Review of Fight Girl Battle World

If you are among the chosen few for whom the words dõmo arigatõ misutã Robotto ring like a totally rad incantation of doom, then N.C. Stage’s Catalyst Series has the show you’ve been waiting for — since, oh, 1983 or thereabouts.

Fight Girl Battle World is a prime example of what one can only call sci-fi geek theatre. Set, according to the program, in “A Time Before Our Time (way the hell back)” and “A Distant Galaxy (way the hell far away)” the play tells the story of the last two human beings in the universe, who must overcome their personal aversion to each other and replenish the species. Their names are “E-V” and “Adon-Ra,” and while the biblical allusion, though garbled, is hard to miss, the play draws its real inspiration not from scripture, but from American pop culture from the late ‘70s to the present. In other words, if you don’t know Star Wars (or at least Spaceballs) like the back of your Michael Jackson glove, then you will be very confused indeed.

It might help to note that playwright Qui Nguyen is co-artistic director of NYC’s successful Vampire Cowboys Theatre Company, a group that calls itself “downtown theatre’s most committed lowbrows.” Since the turn of the millennium, they have been creating and producing shows “for the pop-culture nerd in all of us” in an attempt to “bridge the gap between mass media entertainment and the performing arts.” Fair enough. But whatever you may think of the mass media, or of the ultimate desirability of building such a bridge, it’s impossible to doubt director Charlie Flynn-McIver’s complete commitment to appeasing the inner geek.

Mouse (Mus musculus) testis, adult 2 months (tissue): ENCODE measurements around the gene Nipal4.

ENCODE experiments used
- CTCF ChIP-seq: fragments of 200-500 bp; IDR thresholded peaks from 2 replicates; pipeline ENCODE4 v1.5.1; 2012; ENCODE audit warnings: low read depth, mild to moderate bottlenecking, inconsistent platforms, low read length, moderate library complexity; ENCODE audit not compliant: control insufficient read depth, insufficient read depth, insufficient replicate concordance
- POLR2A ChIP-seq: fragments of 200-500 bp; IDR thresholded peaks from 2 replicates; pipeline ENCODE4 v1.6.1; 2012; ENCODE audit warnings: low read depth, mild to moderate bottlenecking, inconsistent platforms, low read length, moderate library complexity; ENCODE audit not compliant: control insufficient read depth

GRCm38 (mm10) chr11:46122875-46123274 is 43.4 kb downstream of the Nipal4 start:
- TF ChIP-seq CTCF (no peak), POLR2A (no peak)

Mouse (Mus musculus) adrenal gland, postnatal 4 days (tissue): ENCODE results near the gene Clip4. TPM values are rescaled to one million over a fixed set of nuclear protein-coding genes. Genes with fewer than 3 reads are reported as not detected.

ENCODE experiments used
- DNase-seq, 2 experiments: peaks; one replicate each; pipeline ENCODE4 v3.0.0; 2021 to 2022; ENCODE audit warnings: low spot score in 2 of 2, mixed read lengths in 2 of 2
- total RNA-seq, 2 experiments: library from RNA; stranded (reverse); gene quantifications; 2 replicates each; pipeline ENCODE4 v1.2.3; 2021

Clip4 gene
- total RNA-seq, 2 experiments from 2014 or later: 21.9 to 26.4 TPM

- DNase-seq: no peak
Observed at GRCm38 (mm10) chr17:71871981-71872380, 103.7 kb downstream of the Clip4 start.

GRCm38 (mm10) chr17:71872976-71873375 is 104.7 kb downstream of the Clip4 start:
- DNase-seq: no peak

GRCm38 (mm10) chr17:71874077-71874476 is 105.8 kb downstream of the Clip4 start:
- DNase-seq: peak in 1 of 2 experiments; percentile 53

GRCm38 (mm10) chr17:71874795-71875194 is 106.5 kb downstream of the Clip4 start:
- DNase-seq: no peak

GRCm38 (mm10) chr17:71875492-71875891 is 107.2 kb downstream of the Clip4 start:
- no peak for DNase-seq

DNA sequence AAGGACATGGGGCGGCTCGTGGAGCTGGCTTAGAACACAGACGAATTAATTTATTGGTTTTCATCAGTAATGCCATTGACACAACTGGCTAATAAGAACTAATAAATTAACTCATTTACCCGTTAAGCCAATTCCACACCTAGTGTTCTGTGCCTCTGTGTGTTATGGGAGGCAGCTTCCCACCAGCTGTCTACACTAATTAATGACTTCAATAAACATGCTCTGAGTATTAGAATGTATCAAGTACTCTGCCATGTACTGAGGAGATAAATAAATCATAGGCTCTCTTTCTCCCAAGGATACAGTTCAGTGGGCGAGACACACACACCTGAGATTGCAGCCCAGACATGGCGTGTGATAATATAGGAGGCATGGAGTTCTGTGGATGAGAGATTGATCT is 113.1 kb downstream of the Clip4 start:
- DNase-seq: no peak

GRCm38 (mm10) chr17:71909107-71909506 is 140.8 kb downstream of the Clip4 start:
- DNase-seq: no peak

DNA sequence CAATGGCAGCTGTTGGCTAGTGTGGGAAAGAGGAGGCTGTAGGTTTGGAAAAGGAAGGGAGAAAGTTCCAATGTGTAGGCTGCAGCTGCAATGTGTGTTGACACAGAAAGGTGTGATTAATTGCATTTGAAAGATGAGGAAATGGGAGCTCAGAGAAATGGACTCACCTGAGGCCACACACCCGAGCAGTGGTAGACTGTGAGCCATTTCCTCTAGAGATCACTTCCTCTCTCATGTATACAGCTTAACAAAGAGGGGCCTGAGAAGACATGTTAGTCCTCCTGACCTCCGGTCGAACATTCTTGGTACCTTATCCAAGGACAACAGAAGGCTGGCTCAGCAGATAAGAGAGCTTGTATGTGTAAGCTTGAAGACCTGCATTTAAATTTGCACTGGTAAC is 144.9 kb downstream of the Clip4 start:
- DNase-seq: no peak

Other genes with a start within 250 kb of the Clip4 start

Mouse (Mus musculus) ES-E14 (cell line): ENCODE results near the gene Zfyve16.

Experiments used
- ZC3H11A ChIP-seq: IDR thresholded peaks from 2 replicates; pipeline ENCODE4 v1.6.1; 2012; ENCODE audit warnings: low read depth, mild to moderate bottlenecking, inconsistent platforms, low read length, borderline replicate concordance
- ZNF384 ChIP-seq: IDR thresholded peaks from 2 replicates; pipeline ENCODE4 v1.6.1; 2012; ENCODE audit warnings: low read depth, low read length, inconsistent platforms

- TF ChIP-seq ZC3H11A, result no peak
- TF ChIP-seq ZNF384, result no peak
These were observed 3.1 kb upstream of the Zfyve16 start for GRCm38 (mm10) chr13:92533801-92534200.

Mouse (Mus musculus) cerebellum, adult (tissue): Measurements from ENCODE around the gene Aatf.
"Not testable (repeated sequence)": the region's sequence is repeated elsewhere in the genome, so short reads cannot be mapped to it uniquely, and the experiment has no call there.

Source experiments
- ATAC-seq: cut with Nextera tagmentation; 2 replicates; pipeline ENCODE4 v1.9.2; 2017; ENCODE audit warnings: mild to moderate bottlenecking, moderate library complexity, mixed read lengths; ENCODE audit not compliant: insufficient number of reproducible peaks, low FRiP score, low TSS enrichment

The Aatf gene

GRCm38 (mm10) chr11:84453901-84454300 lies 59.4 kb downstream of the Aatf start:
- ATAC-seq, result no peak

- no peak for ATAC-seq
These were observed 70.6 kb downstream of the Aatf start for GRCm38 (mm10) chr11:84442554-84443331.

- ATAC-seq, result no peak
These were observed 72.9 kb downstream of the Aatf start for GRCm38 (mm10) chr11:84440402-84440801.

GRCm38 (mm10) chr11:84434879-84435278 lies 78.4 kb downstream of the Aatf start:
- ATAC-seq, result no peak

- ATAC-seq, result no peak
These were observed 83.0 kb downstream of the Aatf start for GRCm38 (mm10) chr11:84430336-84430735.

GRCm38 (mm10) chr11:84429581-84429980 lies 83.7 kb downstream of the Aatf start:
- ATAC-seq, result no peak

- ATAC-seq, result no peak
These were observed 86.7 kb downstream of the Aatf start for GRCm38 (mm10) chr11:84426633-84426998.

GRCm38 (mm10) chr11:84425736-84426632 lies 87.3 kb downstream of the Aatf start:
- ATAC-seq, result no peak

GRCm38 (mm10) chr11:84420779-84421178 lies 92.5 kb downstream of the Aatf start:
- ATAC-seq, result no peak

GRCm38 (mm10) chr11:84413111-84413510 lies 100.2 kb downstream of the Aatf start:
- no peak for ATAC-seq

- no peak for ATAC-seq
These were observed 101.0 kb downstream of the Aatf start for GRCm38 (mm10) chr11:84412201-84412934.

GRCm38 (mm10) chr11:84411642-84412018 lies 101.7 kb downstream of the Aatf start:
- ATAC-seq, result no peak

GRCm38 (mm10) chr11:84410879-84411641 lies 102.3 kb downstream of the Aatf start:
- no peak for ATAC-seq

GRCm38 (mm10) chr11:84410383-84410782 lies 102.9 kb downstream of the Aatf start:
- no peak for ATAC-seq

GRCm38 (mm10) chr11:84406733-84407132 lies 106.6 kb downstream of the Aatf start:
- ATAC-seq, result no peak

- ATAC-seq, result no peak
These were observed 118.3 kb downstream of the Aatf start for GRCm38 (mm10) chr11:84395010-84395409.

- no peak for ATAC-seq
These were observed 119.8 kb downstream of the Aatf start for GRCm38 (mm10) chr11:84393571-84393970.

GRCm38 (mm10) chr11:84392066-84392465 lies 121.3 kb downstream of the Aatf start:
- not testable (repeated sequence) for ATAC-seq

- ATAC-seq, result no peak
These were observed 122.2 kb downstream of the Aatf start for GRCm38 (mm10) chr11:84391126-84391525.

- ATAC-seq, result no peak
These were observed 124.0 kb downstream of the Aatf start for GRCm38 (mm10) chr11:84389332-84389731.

Flynn-McIver is better known to N.C. Stage audiences as both the company’s artistic director, and as a relentlessly good and versatile actor. And yet, having seen him in everything from Shakespeare to last year’s Boeing-Boeing, one would never have suspected the man harbored such unabashed goofiness. Maybe that’s why this is a Catalyst show and not a mainstage show. In any event, he and his rag-tag team of actors (many new to N.C. Stage) have at least as much fun as your average passel of 11-year-old boys with fresh batteries in their light sabers. The fast-paced if somewhat chaotic action features bizarre aliens, cool ray guns, girls in tight outfits, a loquacious robot, spaceships and fire-fights, a Chinese dragon ride across a desert planet, an intergalactic zookeeper, copious pseudo kung-fu and/or quasi ninja shenanigans, puppetry so bad it’s good, and an implement of “enhanced interrogation” I’ll call a tickle drill. All of it, mind you, is so shamelessly home-spun and, with the exception of Jason Williams’s consummate lighting and Flynn-McIver’s own precise sound design, so low-tech you almost feel you’ve already seen it on somebody’s home video on YouTube.